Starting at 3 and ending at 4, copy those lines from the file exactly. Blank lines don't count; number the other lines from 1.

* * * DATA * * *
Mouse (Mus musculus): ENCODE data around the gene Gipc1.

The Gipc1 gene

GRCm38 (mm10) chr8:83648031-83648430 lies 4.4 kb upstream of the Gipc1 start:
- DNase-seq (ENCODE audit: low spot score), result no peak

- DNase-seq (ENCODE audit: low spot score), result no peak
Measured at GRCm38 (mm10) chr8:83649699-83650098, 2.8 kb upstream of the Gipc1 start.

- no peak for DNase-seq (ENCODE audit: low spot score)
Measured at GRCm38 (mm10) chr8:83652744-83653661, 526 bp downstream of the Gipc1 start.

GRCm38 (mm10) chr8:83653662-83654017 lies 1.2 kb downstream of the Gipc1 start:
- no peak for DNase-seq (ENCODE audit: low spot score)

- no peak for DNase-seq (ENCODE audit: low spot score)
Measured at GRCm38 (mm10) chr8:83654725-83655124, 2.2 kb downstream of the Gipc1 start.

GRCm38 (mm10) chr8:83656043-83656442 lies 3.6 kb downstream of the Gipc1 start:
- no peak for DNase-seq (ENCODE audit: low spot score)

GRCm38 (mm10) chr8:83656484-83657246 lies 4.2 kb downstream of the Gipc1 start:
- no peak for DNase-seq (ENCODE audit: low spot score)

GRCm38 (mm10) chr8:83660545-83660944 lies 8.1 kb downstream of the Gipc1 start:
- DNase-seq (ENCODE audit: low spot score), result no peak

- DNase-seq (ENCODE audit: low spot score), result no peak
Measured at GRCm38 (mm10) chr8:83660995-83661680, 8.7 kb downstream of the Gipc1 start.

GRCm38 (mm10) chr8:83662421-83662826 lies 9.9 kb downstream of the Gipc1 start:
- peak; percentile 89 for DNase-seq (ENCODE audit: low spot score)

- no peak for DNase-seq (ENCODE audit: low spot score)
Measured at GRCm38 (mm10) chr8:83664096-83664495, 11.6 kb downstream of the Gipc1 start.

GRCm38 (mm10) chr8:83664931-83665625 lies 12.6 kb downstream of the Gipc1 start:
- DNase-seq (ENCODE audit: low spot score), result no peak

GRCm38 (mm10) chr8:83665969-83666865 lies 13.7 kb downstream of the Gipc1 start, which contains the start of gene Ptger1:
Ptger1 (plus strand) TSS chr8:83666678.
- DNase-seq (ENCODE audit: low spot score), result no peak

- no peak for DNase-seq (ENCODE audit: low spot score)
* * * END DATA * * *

GRCm38 (mm10) chr8:83648031-83648430 lies 4.4 kb upstream of the Gipc1 start:
- DNase-seq (ENCODE audit: low spot score), result no peak